When Disney acquired 21st Century Fox, many of the latter studio’s projects were canceled, including a Flash Gordon reboot that was to be directed by Taika Waititi. I understand that Disney wants to maintain a monopoly over the science fiction genre, but their Star Wars franchise has become fixed in its ways, and today’s sci-fi could learn some serious lessons from a certain ’80s cult classic.
Based on a long-running comic strip, Flash Gordon was actually the movie George Lucas originally wanted to make. But when he couldn’t get the rights to do so, he ended up making Star Wars and in the process probably made a lot of executives feel like idiots. The actual Flash Gordon movie came out in 1980, directed by Mike Hodges, and features an amazing theme song by Queen.
The plot follows the eponymous Flash Gordon, a football player who, along with an attractive travel agent he’s just met, gets dragged into space by a discredited NASA scientist. Upon arriving at the palace of the galactic emperor Ming the Merciless, Flash is set to be executed as a traitor but is quickly rescued by Ming’s daughter. What follows is a wild space adventure to overthrow Ming set to rock guitar riffs and fantastic, imaginative visuals.
So, what could modern sci-fi possibly have to learn from such a crazy, campy space opera? Well, to start with, today’s science fiction is too concerned with establishing a lot of rules and world-building. All the better to set up franchises, right? Yet, in focusing on such setting-oriented storytelling, these films neglect the character drama that is necessary to a compelling narrative.
Take, for example, the 2017 flop Valerian and the City of a Thousand Planets. Luc Besson’s film, which is itself based on comics originating in the 1960s, spends way too much time explaining stuff that never becomes relevant. The eponymous City of a Thousand Planets is a space station broken down into multiple districts, as the exposition explains, but the action of the film barely takes place in any of them.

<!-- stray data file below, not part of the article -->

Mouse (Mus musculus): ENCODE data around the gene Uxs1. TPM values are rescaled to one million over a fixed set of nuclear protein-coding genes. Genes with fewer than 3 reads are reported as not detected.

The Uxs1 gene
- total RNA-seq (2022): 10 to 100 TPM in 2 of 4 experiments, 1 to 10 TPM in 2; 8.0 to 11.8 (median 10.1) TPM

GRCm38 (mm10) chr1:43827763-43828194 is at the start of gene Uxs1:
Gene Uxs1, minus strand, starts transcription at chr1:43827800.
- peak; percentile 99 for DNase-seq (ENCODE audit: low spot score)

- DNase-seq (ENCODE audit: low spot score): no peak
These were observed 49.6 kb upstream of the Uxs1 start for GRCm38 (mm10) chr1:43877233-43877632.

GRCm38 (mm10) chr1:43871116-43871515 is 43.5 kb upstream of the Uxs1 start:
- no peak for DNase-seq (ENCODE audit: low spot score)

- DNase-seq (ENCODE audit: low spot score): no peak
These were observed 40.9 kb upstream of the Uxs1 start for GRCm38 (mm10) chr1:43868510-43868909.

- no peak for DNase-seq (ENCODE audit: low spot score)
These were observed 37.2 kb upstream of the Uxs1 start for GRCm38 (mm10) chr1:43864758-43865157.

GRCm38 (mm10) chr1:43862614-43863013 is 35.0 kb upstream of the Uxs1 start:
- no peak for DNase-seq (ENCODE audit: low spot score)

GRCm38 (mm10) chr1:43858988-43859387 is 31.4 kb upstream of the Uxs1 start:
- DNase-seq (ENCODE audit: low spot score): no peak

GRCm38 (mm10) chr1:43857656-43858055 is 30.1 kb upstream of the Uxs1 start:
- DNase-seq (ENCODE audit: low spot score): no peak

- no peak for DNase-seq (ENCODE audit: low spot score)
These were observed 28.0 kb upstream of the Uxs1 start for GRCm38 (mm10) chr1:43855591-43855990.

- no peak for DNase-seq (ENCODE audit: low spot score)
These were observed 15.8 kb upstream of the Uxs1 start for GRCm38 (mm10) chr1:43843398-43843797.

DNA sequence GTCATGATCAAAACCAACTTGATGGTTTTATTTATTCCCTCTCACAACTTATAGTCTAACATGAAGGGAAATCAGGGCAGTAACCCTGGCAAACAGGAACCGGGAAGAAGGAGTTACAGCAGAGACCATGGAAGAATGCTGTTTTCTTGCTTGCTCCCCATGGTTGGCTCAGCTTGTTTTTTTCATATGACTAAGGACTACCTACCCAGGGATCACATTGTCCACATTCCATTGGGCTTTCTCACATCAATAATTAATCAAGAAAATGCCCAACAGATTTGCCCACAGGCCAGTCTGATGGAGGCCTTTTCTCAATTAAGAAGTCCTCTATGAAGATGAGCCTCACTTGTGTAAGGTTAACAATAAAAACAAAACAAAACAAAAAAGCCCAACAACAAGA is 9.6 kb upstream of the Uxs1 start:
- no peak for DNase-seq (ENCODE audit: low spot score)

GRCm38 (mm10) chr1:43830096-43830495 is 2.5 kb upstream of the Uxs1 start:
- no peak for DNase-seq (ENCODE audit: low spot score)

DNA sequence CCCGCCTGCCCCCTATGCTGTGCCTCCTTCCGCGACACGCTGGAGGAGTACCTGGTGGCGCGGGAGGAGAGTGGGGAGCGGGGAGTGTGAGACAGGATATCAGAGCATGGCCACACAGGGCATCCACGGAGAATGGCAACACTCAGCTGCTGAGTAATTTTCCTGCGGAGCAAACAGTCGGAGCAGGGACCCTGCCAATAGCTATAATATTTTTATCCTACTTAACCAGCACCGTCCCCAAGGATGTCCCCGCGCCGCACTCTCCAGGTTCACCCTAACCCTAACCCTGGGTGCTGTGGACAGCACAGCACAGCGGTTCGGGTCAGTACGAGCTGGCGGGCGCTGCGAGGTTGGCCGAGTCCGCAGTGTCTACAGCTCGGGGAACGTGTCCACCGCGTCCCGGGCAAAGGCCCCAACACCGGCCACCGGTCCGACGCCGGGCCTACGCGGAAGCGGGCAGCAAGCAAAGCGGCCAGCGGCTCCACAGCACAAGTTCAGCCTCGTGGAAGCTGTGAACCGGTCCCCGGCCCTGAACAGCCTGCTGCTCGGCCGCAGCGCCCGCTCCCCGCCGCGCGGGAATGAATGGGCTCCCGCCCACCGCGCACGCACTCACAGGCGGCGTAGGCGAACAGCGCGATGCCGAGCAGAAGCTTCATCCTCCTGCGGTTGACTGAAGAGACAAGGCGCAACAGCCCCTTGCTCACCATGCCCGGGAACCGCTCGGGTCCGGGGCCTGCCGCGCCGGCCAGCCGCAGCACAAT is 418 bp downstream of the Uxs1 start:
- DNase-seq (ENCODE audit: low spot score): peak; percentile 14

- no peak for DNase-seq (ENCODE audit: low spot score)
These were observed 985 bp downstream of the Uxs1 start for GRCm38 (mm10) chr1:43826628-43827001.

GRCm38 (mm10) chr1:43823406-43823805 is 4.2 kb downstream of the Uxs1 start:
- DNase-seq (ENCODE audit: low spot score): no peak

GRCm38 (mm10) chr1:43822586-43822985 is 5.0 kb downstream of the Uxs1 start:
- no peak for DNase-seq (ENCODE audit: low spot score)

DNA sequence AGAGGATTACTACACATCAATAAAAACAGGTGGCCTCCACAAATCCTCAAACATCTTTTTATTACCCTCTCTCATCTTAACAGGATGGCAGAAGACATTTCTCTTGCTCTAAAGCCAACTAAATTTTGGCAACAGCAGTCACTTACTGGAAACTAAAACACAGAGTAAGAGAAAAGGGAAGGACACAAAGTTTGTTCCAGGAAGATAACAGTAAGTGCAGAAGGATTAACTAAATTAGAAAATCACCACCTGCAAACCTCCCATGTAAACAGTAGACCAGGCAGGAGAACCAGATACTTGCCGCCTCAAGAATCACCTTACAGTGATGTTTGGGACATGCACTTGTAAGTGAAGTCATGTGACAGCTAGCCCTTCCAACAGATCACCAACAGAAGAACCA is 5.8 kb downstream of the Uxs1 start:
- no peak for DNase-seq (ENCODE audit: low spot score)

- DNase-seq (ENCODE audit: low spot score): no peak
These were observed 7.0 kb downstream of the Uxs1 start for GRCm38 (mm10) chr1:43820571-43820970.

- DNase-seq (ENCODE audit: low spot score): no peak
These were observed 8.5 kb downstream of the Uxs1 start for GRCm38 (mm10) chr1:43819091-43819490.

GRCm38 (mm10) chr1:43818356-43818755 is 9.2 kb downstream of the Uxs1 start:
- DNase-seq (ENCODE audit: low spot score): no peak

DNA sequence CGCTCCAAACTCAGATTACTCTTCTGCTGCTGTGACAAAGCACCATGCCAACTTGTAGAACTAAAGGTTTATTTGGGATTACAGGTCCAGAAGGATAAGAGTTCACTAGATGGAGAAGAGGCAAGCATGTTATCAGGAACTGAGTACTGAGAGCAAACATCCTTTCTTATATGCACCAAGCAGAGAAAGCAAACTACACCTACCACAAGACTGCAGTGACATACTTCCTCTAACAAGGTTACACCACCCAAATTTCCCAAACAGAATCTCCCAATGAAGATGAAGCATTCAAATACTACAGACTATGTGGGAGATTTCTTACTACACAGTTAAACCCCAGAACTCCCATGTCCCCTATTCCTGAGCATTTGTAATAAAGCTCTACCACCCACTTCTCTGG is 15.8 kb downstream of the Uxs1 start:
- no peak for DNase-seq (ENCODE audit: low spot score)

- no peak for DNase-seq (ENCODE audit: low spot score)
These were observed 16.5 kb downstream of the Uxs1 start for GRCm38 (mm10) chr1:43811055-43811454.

Flash Gordon, meanwhile, understands that drama is built between characters and then focuses on them. Everyone in the movie, from Flash to Ming to Flash’s larger-than-life ally Prince Vultan, has their own distinct wants, and the story emerges from these characters interacting and trying to reconcile these wants. This movie gets at the humanity behind these characters, even if they happen to be aliens.
Following that train of thought, modern technology has spoiled us. We create these excellent-looking aliens out of CG and prosthetics, yet something of their expressiveness is lost. Captain Marvel’s Skrulls look amazing, for instance, but even Ben Mendelsohn has trouble emoting through a faceful of plastic. Guardians of the Galaxy, on the other hand, actually understands how much of an actor’s job is done through their beautiful face. That is why Gamora is just green-painted Zoe Saldana and, as such, is one of the most expressive and well-played characters in the MCU.